Debate: Hayes, Santos miles apart on guns, schools, climate change
DANBURY — In a head-to-head debate last week, 5th Congressional District candidates Jahana Hayes and Manny Santos presented dramatically different positions on policies affecting transgender students, health care, guns and the environment.
Santos, the Republican candidate who came to the U.S. from Portugal at age 5, backed a government that will enforce the rule of law and support personal responsibilities. He said too many Americans supported Medicare-for-all and free college tuition, policies that would “bankrupt” the country.
“We have become a nation divided on what America is and will be,” said Santos, a former one-term Meriden mayor.
Hayes, the 2016 National Teacher of the Year and the Democratic candidate, painted a vision of the United States as a big tent for all people, a place where the environment can flourish without hampering the economy, winning a standing ovation from many in the crowd. She called Santos’s vision “a fear tactic.”
Their 90-minute debate often hinged on what should happen in classrooms — where Hayes has spent the past 15 years in Waterbury Public Schools.
The debate took place at the Portuguese Cultural Center in Danbury, just a few miles from Newtown, where 20 elementary school children and six teachers and staff were killed in 2012.
Santos said he would support arming teachers if local school districts approved.
“Right now, just every school is vulnerable,” said Santos, a product engineer and former Marine. “They’re soft targets.”
Hayes, whose husband is a police officer, called that idea “dangerous.”
She said the idea of arming teachers in the 5th District was “so incredibly tone deaf and does not recognize the hurt and the pain that this community deals with on a daily basis.”
Hayes, 45, favored “commonsense gun reform,” duplicating Connecticut’s strong gun laws across the nation. Santos, 49, warned against infringing on an individual’s Second Amendment rights and backed funding for mental health solutions instead.
In schools, he worried that students identifying as transgender unnecessarily divided people.
“I believe there are two sexes — a man or a woman — and if you are in school, use one or the other,” Santos said. “If we keep dividing people, the way we have been, that becomes a problem.”
Hayes rebutted, “People are different but there is nothing wrong with being different,” she said. “It is only people who pinpoint those differences and demonize them that are the problem.”
Santos, who is anti-abortion, spoke of his ability to craft appropriate legislation for women’s health because he has a mother and a daughter. Hayes, who is for abortion rights, punched back that he must be “pro-birth,” if he backs Republican policies like detaining immigrant children separately from their parents at the border, which she referred to as “putting children in cages.” She argued the separation policy, which Santos did not say he favored, meant anti-abortion Republicans did not look out for children throughout their lives.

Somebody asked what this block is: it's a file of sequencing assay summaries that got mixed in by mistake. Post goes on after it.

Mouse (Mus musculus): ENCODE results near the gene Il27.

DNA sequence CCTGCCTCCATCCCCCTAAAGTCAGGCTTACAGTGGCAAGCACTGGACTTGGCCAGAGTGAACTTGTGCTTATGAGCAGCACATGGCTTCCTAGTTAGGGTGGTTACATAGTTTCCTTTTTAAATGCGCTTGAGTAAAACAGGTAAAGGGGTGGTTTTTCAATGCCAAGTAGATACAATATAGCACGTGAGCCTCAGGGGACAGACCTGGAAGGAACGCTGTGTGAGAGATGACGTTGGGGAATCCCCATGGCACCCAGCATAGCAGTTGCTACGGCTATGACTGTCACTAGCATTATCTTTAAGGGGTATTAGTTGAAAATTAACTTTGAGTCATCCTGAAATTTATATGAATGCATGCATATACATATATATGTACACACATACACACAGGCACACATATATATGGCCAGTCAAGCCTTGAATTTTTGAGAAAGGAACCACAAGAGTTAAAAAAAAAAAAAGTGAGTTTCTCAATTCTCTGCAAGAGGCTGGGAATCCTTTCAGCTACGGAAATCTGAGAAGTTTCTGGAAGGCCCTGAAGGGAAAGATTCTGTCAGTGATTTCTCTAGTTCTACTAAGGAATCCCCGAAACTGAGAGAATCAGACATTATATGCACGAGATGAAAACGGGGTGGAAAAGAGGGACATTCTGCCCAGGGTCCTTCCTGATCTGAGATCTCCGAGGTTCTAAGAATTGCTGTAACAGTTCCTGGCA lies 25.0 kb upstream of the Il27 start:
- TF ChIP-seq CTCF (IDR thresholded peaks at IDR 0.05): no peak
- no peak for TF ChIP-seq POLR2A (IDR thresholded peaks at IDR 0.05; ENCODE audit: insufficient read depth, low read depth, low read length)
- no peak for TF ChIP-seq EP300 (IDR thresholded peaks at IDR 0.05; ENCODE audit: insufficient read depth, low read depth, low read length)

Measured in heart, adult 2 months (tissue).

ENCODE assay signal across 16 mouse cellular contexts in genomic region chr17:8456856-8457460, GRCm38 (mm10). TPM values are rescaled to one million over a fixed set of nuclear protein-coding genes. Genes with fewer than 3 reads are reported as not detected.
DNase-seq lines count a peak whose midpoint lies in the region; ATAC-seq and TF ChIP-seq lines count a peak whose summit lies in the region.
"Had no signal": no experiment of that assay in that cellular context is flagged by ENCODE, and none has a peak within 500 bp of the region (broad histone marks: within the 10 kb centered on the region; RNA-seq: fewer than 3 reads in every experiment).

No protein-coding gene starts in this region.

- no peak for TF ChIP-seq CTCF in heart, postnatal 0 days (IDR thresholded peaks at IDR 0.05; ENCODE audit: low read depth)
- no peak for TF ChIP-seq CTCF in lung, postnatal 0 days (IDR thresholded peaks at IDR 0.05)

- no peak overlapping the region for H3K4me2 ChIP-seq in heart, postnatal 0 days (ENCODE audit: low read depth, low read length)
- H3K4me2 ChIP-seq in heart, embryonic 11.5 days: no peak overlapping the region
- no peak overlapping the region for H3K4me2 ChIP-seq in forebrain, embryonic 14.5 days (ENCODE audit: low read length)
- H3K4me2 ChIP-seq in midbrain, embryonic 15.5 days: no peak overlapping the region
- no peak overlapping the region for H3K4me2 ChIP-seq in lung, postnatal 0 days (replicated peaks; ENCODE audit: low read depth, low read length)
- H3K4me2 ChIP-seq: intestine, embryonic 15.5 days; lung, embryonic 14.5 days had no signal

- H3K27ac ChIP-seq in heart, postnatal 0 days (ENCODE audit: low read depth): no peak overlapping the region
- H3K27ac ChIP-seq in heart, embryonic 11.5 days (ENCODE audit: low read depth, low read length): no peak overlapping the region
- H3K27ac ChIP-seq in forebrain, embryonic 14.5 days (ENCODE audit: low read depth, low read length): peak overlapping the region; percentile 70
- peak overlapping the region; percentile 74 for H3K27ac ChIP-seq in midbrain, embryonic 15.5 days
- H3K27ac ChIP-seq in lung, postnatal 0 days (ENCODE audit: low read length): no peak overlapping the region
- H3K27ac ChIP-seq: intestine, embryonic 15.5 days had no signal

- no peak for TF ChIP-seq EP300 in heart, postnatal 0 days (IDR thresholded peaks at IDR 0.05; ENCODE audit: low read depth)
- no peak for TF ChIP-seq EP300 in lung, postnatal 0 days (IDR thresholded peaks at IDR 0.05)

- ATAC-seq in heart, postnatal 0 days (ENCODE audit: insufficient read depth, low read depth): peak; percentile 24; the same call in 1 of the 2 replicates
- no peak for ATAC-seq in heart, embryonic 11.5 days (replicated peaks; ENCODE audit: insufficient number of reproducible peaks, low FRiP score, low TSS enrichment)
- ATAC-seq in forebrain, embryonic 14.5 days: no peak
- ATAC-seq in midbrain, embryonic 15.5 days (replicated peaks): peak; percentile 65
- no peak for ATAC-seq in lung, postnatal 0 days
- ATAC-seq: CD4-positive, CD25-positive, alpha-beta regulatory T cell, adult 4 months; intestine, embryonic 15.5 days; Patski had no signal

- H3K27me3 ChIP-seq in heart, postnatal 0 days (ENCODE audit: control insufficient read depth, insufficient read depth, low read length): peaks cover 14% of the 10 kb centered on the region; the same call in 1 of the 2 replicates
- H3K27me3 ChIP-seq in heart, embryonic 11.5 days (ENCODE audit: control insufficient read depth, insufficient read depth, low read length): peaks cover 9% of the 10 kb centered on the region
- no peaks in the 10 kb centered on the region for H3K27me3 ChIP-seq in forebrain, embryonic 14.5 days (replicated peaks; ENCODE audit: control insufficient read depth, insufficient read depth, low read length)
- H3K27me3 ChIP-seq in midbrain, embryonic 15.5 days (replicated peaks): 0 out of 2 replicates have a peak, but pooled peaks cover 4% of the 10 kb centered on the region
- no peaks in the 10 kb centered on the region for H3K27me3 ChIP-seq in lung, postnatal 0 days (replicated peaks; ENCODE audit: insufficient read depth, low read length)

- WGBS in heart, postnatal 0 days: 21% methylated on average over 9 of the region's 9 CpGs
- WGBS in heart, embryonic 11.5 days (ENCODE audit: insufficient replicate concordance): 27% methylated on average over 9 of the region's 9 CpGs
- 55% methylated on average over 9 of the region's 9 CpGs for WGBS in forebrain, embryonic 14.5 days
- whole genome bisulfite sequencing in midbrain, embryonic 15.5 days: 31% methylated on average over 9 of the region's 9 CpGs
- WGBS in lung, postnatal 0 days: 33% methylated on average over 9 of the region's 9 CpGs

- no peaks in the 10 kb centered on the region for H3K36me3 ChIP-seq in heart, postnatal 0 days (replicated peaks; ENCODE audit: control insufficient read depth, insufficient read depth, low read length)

Hayes said she was hopeful that women’s rights would improve with more women in Congress. In response to the office abuse scandal that led Democratic U.S. Rep. Elizabeth Esty not to seek re-election to the 5th District she served for three terms, Hayes suggested, if elected to Esty’s seat, she would back more transparency and policies to protect women in workplaces, including on Capitol Hill.
Santos said the scandal was more a matter of a legislator’s “character” than policy.
“Mrs. Esty knew that this occurred and did nothing, only until several months later,” Santos said. “I would have removed that individual from the office.”
In a lengthy back-and-forth on health care, Hayes and Santos supported a few aspects of the Affordable Care Act, known as Obamacare, such as requiring coverage for individuals with pre-existing conditions, but they disagreed on the broad impact of the law.
Santos said the legislation drove up costs and forced people to find new doctors. Hayes said it made people healthier.
Hayes favors taking government intervention in health care further, backing Medicare-for-all — a system most vocally backed by U.S. Sen. Bernie Sanders of Vermont — that would allow all Americans to buy into Medicare health insurance. Santos said such a system would be disastrously expensive and inefficient.
“It’s not the utopia that many are believing it will be,” Santos said.
On the environment, Santos said he was not convinced climate change was caused by humans. Santos, whose parents were subsistence farmers in Portugal, supported lifting some environmental regulations on American farmers.
Hayes said she “accepted the science” of climate change and would make environmental policy a top priority. She shared a story of how pollution caused one of her students with asthma to be hospitalized.